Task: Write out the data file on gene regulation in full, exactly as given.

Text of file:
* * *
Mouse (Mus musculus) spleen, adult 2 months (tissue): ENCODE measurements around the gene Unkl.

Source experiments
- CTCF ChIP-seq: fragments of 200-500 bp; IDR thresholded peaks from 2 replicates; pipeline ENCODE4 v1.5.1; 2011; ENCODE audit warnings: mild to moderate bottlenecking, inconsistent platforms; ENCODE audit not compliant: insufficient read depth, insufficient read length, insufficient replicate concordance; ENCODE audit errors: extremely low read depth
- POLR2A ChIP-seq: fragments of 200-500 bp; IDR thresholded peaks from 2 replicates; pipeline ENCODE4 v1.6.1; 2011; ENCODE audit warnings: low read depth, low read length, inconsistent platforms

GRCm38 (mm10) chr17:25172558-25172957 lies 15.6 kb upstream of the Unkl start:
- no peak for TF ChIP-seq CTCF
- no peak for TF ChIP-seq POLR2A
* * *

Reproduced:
Mouse (Mus musculus) spleen, adult 2 months (tissue): ENCODE measurements around the gene Unkl.

Source experiments
- CTCF ChIP-seq: fragments of 200-500 bp; IDR thresholded peaks from 2 replicates; pipeline ENCODE4 v1.5.1; 2011; ENCODE audit warnings: mild to moderate bottlenecking, inconsistent platforms; ENCODE audit not compliant: insufficient read depth, insufficient read length, insufficient replicate concordance; ENCODE audit errors: extremely low read depth
- POLR2A ChIP-seq: fragments of 200-500 bp; IDR thresholded peaks from 2 replicates; pipeline ENCODE4 v1.6.1; 2011; ENCODE audit warnings: low read depth, low read length, inconsistent platforms

GRCm38 (mm10) chr17:25172558-25172957 lies 15.6 kb upstream of the Unkl start:
- no peak for TF ChIP-seq CTCF
- no peak for TF ChIP-seq POLR2A